Six more beer reviews, including two on tap. That mini-growler I acquired early this year has turned out to be a great investment. Two themes in this set of reviews; affordability and porter. Not that this is a set of porter reviews... there is only one porter in this set. But I'm getting ahead of myself.
I have not tried to hide the fact that affordability is a big factor in my favorable reviews. If you brew a great beer, but sell it at a prohibitively expensive price, that's going to cost you points in my book. Conversely, if you offer a very good beer at a surprisingly low price, you're going to gain a few brownie points with me. Trader Joe's, the yuppie's favorite grocery store, sells some outstanding beer on their store-brand label, and the prices are laugh-out-loud low. (As a matter of fact, TJ's is one of the few instances where I'd advise you to believe the hype in general. Tasty food, fairly guilt-free in terms of nutrition if you're not stupid about it, and the prices are more than fair).
Trader Joe's 2015 release of their store-brand Vintage Ale is brewed by Unibroue, a Canadian brewery that often impresses me. This beer pours a slightly mahogany brown with average head. The aroma is apple-butter, cinnamon, cloves, brown sugar. All of that is on the tongue, plus pralines and horehound, all kinds of combinations of sweet and spicy. The sweetness dominates the spice, but never too much. I thoroughly enjoyed every drop I poured from this bottle. This is one more reason why those Trader Joe's parking-lots are always jam-packed. There's some damn good stuff in there, including delicious beer, and they're almost trying to give it away. I'm an unabashed TJ's fan, I'd just about sell my leftie to have one of their stores less than a hundred miles from home.
Founder's Azacca IPA is one of the many IPAs out there that features a relatively new, strong dwarf hop. (In my area, "new" is probably a relative term. But that's a whole 'nother.) This is a strong, juicy IPA. It pours a bright copper yellow with average head. The aroma is tropical fruit, citrus, grass, some spice. The flavor is tangy up front with strong hops mid-tongue, finishing with more of that tropical punch; pineapple, tangerines, and a little vapor. This is nice, if not remarkable or surprising ... and I look forward to this hop's presence in the mainstream craft world, judging by this first sample.
Westbrook Brewing's flagship IPA is a bright, clean, very drinkable IPA. It pours cloudy yellow, average head and lace. The aroma is lemon, buttered bread, tangerine. The flavor is rich and bitter. The finish is grassy and strong. There is a little alcohol vapor in the finish. This is good beer.
If you'll indulge me for a minute, I'll offer an opinion on the industry in general. Westbrook India Pale Ale is a good IPA... one of several fine IPAs I've had lately. But there are so, so, so many damn good IPA's out there. Too many. Damn good IPAs are almost becoming old-hat. How about something different? My last two favorite beers have been porters, and both from one brewery (Ballast Point's Black Marlin owned my fridge for the second half of 2015, knocking the same brewery's Victory At Sea out of the top spot.) And I never really considered myself a porter fan before Ballast Point made me rethink the style. These beers remind me that there is more to beer than hops. Ballast Point cannot be the only brewery that gets that, right?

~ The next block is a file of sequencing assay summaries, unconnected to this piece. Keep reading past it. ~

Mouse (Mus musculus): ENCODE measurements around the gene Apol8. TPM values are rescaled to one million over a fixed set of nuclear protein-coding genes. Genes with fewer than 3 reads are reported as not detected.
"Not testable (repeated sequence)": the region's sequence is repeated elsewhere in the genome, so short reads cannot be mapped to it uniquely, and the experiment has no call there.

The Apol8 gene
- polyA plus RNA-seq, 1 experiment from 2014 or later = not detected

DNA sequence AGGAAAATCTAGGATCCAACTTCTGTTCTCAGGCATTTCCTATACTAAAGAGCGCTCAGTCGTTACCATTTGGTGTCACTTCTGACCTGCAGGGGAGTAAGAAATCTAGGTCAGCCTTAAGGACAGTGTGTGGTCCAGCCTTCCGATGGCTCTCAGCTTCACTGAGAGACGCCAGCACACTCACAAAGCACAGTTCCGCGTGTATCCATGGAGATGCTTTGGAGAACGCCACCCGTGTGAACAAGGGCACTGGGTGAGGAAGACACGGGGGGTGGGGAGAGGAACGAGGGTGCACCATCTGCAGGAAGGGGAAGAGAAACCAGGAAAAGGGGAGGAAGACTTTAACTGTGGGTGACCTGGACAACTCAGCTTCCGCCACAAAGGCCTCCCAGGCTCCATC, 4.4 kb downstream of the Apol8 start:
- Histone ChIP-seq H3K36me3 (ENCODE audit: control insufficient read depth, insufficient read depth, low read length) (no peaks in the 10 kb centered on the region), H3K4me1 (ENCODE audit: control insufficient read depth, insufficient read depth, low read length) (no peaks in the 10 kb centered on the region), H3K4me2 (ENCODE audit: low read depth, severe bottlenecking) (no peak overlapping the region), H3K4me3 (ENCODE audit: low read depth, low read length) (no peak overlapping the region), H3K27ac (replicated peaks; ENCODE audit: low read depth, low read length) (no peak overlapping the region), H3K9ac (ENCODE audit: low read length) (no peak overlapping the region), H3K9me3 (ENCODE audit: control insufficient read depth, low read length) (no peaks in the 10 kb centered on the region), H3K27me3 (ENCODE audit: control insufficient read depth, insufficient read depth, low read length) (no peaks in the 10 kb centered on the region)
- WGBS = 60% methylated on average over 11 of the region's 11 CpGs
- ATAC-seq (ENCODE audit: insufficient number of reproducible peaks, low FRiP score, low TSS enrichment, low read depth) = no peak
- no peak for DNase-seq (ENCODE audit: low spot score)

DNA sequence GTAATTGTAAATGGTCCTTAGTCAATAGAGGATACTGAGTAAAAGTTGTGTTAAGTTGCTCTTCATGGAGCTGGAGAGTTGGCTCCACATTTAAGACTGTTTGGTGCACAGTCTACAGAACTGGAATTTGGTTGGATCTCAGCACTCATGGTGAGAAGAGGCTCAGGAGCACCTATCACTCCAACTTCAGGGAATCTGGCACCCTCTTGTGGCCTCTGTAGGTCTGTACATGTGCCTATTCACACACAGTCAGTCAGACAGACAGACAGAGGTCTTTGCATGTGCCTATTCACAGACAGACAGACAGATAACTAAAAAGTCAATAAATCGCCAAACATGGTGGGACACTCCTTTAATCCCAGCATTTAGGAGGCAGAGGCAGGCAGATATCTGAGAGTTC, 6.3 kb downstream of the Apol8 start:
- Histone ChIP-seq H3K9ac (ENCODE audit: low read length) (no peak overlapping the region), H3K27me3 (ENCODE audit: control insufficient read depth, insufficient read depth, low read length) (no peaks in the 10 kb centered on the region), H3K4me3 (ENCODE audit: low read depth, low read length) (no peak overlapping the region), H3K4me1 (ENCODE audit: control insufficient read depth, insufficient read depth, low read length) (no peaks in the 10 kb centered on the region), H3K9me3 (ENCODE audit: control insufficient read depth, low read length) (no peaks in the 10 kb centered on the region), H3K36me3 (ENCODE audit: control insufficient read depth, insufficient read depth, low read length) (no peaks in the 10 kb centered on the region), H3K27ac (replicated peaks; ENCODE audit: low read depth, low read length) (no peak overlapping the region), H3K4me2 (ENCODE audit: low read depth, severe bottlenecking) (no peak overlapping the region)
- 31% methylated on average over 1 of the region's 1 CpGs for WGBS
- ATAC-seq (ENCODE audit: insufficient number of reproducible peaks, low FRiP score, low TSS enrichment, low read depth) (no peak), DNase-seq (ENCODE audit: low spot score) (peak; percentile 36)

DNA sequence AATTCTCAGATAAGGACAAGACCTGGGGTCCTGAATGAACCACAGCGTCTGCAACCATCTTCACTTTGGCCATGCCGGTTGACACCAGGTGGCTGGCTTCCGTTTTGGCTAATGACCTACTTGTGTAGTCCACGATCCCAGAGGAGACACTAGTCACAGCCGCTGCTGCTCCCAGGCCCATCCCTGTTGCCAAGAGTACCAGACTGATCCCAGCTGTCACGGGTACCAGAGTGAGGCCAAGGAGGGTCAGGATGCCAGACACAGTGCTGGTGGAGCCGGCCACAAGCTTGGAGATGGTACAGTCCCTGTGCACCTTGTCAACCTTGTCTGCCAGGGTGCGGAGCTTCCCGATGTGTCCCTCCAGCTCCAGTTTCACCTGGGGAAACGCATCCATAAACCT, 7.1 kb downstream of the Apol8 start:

Speaking of Ballast Point and IPA... ahem. That brewery happens to "get" IPA, too. Their Pineapple Sculpin is a very good Sculpin IPA variant, although I don’t like it as much as the grapefruit version of the beer. This one pours clear but dark yellow with about three fingers of head. The pineapple is strong on the aroma, but more understated on the flavor. Malt and citrus hops hit the front of the tongue, and the pineapple is a presence in the finish. It’s more of a candied pineapple thing than a fresh pineapple thing, but it’s still very good.
If I were an honest man, I'd be calling Ballast Point my favorite brewery these days. They've deserved that dubious honor for a year. Stone Brewing has been my nominal favorite brewery for quite a while, but I cannot remember the last time I got as excited over a Stone release as I do over a Ballast Point release these days.
Affordability seems to be a theme I'm revisiting in this set of reviews, And Saranac seems to be a brewery that gets the importance of affordability. while I can't say that all of their brews are good beer, this one damn sure is. I had Saranac's Barrel Aged Rye Porter on-tap, a half-size growler fill from Barrel Chest. This is the third Saranac beer I’ve had, and the second one that I’ve enjoyed quite a bit. It pours dark brown with a very little bit of splotchy head. The aroma is a little like rye whiskey and coffee. The mouth-feel is dense and sticky. The flavors are strong and rich. Whiskey and oak, vanilla, coffee, caramel, cereal malts. I liked this. I’d buy it again. I mentioned that I'm becoming a porter fan-boy, right? This is affordable, delicious beer is a good reason why. Saranac, you win the internet tonight.
Sixpoint is another brewery that impresses me quite a bit. And speaking of porter, Sixpoint has offered not just one, but two different outstanding porters. Not that porter is all they brew. Sixpoint's High-Res Imperial IPA pours a bright, clear, golden color without much foam or lace. The aroma is strong and bitter; floral hops with a little tangy, citrus sweetness behind that. The flavor is a hop rush. Nice, big, clear, pungent, bitter hops front to back. A little vapor on the finish. The aftertaste rages with hops, you won’t shake this for a while. This is a solid imperial, as aggressive as some of the "triple" IPAs I’ve had..